It also goes back to being raised in South East London, coming from a mixed heritage of Jamaican, Irish and Cuban roots, when at only 25, Jamz is the embodiment of pushing the spectrum. And when we get back to Jamz aspirations, they all come with an unpretentious air – she’s happy to give long, detailed answers, she is a consummate professional with a genuine warmth, and she reflects it as she smiles back often. It’s the kind of sincerity that lets you know she really cares about the work she does – and it’s the sense where she makes you feel like you’re just two music lovers sitting down to talk business.
I don’t always think people understand the power of their own individual brand.
Too often the stereotypical image of women in any kind of business especially music is precluded with an assumption that there’s a prerequisite attitude of bitchiness and back handed compliments – in reality more and more women are regularly meeting to support each other and exchange knowledge with no drama. Recent efforts to increase the number of grassroots projects designed to give those who want to get a foothold in music a leg up, have led to a number of new initiatives including; Jamz’ FLEXX, a women in music networking group that meets quarterly; alongside songwriter Carla Marie Williams’ group Girl’s I Rate; and Julie Adenuga and Sian Anderson’s own mentoring and knowledge exchange platform in the form of One True Calling. Does wearing multiple hats, mean that when it comes to planning her shows, Jamz is constantly trying to strike the right balance of support for both male and female talents with genuine equality? “Sometimes, I have a section of the show and I’ll think I’ve got too many male heavy singles. I’ll be like, ‘I have to break it up a little bit’. I always think about that [balance], ‘cause otherwise I’m being oblivious.”
We talk more about being in the business of music and I explain a little from my own perspective, as an observer, that its really heartening to survey the landscape in 2016. It feels like we’re moving further forward from the days where there was just one Kanya King establishing one platform for all with the MOBO’s 21 years ago. Now, there’s a spectrum of women visibly leading the way, whether that’s as a photographer, label executive, radio DJ, presenter, writer, producer or artist – the spectrum of talent is widening. “What I feel like has made them so successful is they know how to create their own brand. Even though you have someone that might be a PR person, they’re not so much behind the scenes anymore. They’re their own brand as the PR, their business is what speaks volumes about what they’re doing and everything that they’re doing. From what they wear and where they’re going, that all ties into their overall brand. And I don’t always think people understand the power of their own individual brand. There were obviously women doing all this work behind the scenes over the years – maybe not as many and maybe not all our age range but I think that having [your] own brand makes it more enticing to an employee if everyone is talking “have you heard about this girl?” It makes them take notice.”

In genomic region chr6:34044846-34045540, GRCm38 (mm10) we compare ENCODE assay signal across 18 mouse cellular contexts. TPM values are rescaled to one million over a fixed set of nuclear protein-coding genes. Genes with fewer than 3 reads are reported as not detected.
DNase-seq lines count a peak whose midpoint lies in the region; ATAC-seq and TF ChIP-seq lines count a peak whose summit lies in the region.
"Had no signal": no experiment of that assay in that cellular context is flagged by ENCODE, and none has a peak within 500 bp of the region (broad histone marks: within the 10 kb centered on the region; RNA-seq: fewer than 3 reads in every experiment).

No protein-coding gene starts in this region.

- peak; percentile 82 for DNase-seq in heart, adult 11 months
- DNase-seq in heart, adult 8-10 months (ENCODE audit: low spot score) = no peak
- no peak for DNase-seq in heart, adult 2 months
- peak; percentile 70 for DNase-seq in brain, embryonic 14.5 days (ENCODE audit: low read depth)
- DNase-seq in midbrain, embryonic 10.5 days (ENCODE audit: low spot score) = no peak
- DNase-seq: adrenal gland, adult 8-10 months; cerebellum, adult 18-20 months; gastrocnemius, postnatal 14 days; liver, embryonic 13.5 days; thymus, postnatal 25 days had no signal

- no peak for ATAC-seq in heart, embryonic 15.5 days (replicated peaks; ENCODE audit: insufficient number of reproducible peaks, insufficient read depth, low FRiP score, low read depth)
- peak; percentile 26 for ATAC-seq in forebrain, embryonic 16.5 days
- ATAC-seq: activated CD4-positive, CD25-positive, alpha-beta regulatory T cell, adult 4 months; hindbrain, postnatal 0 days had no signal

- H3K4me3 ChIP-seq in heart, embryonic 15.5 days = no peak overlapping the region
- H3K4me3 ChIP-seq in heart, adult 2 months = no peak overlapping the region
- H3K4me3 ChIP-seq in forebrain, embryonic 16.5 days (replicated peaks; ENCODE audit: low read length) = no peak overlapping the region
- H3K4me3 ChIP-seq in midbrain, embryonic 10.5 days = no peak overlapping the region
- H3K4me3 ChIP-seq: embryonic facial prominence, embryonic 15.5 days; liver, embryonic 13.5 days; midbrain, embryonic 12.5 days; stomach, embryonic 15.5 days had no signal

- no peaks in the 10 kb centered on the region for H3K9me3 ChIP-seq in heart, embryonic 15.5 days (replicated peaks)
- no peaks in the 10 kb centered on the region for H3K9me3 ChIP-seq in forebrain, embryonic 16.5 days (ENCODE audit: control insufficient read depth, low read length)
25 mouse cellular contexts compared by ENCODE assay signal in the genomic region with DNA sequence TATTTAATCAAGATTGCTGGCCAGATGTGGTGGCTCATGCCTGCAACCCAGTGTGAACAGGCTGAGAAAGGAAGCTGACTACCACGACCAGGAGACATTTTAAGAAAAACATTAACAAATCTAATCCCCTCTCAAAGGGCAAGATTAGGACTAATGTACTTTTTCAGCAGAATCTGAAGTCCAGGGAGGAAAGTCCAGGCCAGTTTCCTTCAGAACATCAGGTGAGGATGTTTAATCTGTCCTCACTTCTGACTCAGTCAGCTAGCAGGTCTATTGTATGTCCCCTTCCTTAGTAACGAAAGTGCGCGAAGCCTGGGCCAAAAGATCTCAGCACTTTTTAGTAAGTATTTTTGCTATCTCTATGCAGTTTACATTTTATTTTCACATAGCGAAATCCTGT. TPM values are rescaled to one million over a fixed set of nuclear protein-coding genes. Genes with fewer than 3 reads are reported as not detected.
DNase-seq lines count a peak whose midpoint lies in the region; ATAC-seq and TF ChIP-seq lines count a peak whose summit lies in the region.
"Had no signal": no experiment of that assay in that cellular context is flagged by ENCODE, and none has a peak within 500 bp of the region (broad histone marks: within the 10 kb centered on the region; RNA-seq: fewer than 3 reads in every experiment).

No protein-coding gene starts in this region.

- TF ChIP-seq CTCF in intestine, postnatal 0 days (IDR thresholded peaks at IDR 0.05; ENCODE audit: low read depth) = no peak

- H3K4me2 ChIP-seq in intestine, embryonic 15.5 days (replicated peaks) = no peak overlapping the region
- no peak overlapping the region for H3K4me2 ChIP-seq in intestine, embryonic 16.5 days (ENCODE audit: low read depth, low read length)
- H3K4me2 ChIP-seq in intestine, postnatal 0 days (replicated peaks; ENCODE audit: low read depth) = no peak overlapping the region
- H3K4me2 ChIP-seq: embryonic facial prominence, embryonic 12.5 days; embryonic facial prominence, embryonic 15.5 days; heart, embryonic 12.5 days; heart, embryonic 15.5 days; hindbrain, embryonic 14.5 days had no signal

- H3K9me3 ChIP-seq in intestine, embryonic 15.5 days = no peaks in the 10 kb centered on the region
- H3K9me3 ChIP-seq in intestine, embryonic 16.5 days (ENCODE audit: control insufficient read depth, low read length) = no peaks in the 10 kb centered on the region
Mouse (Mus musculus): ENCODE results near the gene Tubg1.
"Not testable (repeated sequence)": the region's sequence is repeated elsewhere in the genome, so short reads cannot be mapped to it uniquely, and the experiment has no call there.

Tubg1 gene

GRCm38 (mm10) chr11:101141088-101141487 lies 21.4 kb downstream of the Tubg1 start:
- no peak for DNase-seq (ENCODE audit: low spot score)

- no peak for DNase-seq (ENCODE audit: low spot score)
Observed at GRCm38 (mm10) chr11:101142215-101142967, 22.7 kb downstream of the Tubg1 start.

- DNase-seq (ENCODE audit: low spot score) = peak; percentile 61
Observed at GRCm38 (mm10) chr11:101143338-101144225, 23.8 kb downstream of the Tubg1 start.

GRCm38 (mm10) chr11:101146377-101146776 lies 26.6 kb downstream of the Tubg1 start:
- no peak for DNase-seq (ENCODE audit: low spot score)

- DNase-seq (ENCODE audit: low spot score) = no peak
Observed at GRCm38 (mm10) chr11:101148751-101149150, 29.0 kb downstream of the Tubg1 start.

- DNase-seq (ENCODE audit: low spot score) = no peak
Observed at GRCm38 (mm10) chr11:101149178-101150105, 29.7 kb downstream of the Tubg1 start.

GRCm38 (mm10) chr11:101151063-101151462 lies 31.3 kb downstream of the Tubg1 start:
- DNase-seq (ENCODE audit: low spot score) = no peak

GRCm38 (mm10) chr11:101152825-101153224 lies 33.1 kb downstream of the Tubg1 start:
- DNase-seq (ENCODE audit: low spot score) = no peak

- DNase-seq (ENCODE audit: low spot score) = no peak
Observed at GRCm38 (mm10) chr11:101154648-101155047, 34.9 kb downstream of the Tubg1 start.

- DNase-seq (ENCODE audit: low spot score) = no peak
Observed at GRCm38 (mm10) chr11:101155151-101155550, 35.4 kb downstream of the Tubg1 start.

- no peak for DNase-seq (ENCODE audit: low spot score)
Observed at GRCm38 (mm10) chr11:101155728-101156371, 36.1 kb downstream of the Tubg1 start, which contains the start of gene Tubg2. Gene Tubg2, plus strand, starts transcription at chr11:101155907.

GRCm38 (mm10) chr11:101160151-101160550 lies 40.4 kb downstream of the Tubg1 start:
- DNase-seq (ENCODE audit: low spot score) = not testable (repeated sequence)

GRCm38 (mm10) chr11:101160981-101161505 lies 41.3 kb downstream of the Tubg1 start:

Future Bounce, Jamz own bi-monthly club residency adds yet another feather to her cap and alongside DJ bookings and radio work, it gives her a front line view of the music that works for audiences day in and day out. How then does she sift through what must be masses of content sent to her daily, “I spend probably a good day planning the show. So I go across all my favourite blogs, all my favourite playlists, I go through my emails then I start building the show like that. Often I send over a whole new playlist every week, so I’ll know that I’ve got way too many tracks for a three hour show with features as well, then I’ll go back and I’ll whittle it down to ‘what do I actually love?’ what do I like?’ And make sure the records that get taken to air are the ones that I love.”
I ask Jamz about the role of Future Bounce and its mission of supporting upcoming talent, and she has more aspirations to support artists who may not necessarily be able to tour the country by launching a Future Bounce Tour next year “I think if you know what kind of artist you want to be, I think that’s where we can help. Especially with the shows that we’re putting on. People want to see [artists] it’s just about knowing who to target. That’s our job as promoters to reach those people. Or even the people who might not have heard of them but like that kind of music – that’s kinda our job, to be that connect. Same with radio.”
For producers and DJ’s that Jamz believes in, its about nurturing talent and it’s why she began Studio Bounce in the first place, “I think it’s a case of giving producers time to create that back catalogue. And I think with something like Studio Bounce it’s more of a kind of celebrating that this is a craft. Something they’ve worked hard on, that they’ve learned themselves and I feel like there is such a big interest in people learning and wanting to learn how to produce. You’ve only got to type in ‘ableton’ to find how many hits these videos have. So for us it’s about making that a little bit more accessible for someone who has an interest in production.”
If there’s one overarching story for the year, it’s about the rise of the new creatives in the music industry. Creatives who are weaving various threads into their career, “The rise of the slashy!” she laughs in agreement, “it’s been very important. But that’s what I love about this industry – you can wear multiple hats and I think that’s important – it goes back to really creating your brand.”
Jamz next Future Bounce event is this Friday 2nd December at Birthdays, get your tickets here. Catch Jamz on BBC Radio 1Xtra – Tuesday Nights at 10pm with the ‘Future RnB’ show, and every Saturday and Sunday from 1pm. Watch the 1st episode of her ‘Studio Bounce’ series with SG LEWIS here.